Wednesday, February 1, 2012

Bene est, cui deus ..

   I don't have hives of bees from Calabria
   Busily making their honey just for me;

   I don't have jars of rare Laestrygonian wine
   Slowly maturing itself only for me;

   I have no Gallic pasturelands where sheep
   Are growing their wool exclusively for me ..

Every morning, now, when I have to awaken to read that someone has been celebrating the greed of Mitt Romney, I can't help but be grateful to have been raised another way. It will be a long, grueling year with illiterates of humility, demanding. Demanding, demanding. It's their pitch that makes their agony so exquisitely base. One can't remark on them every day, one can't allow them to dedicate one to the narrow rut of their clamour. But we know now, how they will run. They will prey on the pervasiveness of greed. Greed will be the engine but parsimony their cover, for the fero-cious villainy they crave to perpetrate. Yet only the mercy of their defeat could limit their suffering, to say nothing of ours.

For the 1st of February, and implicitly for the first day of every month this year, I will love that this was shared with me:

Watchdogs watching, thick tower walls, oak doors,
Such things would have been quite sufficient to keep

The lovers of Danaë from getting in
By night to where she was, locked up from them.

But Jupiter and Venus only laughed,
Because they knew the way to get in was easy:

Jupiter had but to turn himself into gold.
Gold loves to get itself past sentinels

And loves to make its way through solid rock.
Gold has more power than Jupiter's lightning bolts.

Gold brought the house of the Argive prophet down;
Gold given by Philip of Macedon opened the gates

Of cities and made its way beneath the thrones
Of mighty kings, and thus their thrones fell down.

The more the money grows the more the greed
Grows too; also the anxiety of greed.

Maecenas, glory of simple knighthood, this
Is the reason I myself was always afraid

Of too much ambition and of rising too high.
The more a man can do without, the more

The gods will do for him. So, empty-handed,
Deserting the camp of the rich, I seek the camp

Of those who ask for little, and thus I am
A more impressive master of all the wealth

I happily have contempt for than if I
Were that poor thing belittled by his riches,

Hiding away in his storehouse everything garnered
From the rich Apulian fields his peasants till.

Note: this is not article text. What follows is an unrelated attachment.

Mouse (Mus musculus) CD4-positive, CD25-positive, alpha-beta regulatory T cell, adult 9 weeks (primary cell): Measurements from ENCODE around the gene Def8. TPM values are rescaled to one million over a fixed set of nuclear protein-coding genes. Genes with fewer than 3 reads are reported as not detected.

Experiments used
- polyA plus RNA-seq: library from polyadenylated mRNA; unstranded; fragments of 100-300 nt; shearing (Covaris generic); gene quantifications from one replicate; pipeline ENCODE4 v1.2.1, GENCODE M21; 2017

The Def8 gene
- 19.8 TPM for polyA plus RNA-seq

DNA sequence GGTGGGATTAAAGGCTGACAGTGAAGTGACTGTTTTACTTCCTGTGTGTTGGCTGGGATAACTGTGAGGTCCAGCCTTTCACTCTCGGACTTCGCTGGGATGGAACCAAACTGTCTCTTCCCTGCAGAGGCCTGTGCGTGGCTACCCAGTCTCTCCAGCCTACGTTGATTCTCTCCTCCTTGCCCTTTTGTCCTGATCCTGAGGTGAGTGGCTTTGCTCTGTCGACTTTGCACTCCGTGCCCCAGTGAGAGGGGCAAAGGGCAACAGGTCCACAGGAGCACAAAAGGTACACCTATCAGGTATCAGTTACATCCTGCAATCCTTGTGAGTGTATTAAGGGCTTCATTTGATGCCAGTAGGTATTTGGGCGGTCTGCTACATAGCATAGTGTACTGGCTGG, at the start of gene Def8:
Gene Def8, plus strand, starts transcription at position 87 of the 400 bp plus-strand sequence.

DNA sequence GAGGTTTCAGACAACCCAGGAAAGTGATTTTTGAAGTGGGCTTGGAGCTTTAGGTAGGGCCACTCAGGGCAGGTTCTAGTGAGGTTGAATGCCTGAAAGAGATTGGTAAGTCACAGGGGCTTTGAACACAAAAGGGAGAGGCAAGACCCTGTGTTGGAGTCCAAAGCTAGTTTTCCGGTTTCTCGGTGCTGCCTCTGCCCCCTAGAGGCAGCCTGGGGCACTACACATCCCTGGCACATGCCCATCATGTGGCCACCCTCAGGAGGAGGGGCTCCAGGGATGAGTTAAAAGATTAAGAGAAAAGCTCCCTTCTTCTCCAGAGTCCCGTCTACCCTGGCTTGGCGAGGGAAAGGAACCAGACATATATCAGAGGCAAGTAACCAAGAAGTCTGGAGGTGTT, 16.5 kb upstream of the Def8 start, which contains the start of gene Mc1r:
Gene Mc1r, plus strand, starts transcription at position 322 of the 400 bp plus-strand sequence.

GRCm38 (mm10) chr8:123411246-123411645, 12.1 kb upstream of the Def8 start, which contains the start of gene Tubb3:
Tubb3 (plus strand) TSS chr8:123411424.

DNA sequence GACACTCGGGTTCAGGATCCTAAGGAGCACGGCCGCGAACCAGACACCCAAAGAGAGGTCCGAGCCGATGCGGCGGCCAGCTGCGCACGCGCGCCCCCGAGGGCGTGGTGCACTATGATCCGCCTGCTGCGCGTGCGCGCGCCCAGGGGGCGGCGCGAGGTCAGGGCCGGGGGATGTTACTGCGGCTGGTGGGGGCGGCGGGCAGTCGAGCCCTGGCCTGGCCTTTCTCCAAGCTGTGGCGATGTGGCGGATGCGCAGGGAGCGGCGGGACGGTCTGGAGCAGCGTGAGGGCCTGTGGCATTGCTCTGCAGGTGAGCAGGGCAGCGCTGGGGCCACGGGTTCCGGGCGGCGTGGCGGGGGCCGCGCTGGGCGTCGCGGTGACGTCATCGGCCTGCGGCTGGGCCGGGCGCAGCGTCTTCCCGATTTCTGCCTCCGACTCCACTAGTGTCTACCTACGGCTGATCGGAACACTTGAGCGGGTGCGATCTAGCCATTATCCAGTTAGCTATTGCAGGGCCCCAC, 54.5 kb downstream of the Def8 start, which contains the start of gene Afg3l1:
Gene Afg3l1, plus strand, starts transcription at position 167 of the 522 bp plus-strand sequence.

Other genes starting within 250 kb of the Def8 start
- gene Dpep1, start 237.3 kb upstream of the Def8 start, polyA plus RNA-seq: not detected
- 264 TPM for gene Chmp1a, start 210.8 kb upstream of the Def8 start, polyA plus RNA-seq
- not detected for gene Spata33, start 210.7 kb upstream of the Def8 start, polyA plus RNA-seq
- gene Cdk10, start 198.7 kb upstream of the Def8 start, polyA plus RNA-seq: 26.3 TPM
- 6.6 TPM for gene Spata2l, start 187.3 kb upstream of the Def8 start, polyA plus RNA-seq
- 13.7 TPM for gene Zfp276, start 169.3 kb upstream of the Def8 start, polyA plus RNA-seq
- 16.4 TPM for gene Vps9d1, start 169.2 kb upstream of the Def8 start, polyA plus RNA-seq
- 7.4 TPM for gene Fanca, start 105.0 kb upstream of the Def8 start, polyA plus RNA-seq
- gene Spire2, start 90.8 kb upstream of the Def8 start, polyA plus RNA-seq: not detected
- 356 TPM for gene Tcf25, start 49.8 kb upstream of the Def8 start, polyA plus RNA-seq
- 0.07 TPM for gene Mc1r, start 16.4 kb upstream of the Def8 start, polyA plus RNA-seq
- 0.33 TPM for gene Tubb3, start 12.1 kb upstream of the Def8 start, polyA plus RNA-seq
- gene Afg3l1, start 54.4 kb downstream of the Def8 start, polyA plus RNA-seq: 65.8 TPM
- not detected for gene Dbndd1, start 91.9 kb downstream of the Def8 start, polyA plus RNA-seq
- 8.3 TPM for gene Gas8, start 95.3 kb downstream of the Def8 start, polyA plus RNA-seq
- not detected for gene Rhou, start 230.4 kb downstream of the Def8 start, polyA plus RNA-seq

The splendid lord of the riches of Africa
Mistakenly thinks he's better off than I,

With my little farm whose crops I'm certain of,
And my quiet little stream of pure brook water.

Quamquam nec Calabrae mella ferunt apes,
nec Laestrygonia Bacchus in amphora
languescit mihi, nec pinguia Gallicis
crescunt vellera pascuis,

I don't have poverty, either, to worry about,
And if I were in need of anything more,

I know Maecenas would not deny it to me.
The less I want the more I seem to have.

It's better than if I owned what Midas owned,
Combined with everything that Croesus ownded.

Want much, lack much. That man has just enough
To whom the gods have given just enough.

  III, 16
David Ferry
op. cit.


  1. Those who cannot remember the past ... etc. In a culture of envy posturing as aspiration, "that man has just enough to whom the gods have given just enough" indeed!

    1. Thank you for your visit and this thoughtful comment, BL. I feel that Horace very much hit the same nail as you in his reference to anxiety - if I'm not mistaking you, of course - and this pathetic aspect is always sad to see in the individual case. In the organised case, as you say, it threatens the reliving of terrible calamity. There are many strands in this "culture of envy" which we have watched being conceived and trained and rewarded and promoted, in our lifetime; but to anyone young, I suppose it is second-nature.

      But I do not mean to implicate you in these suggestions; it's just that we know that you do teach, and I know you know the feeling of seeming to violate someone's nature, simply to convey understanding.

  2. J. S. Bach created great works because of the limitations imposed by form and the rules of voice leading which do not permit excess. Likewise, there is no art to campaigns that spend 14 million in one state to trash talk. Too much saying nothing. Give me campaign finance reform.

  3. For finance reform, do ring up the Bush family, and ask if they'd like to revoke their appointments of Thomas, Alito, and Roberts, and then we won't have to see the unborn brought to adulthood under the rules of the Citizens United case. But as you astutely and rather heartbreakingly observe, the very conception of "form" is incongruous under the genius of the Roberts Court and of Mitt Romney, to exalt the "personality" of corporations.

    As I try to say, how much better that they should be brought to account by electoral, rather than (as you say) less "limited" other constraint. Nothing could be more clear than that this is what they are begging for in 2012, very possibly their last chance to benefit from it.

    Thank you very much for bringing up Bach. Just think (as I know you do, every day, and help others to do) of the profoundly thrilling and rich room for liberty of performance there is in his forms; and among other things, you will be inspired again to show it to those who do not see it, yet. All best to you.

  4. You always know the thing to say at the time to say it, Tom. I know what you mean.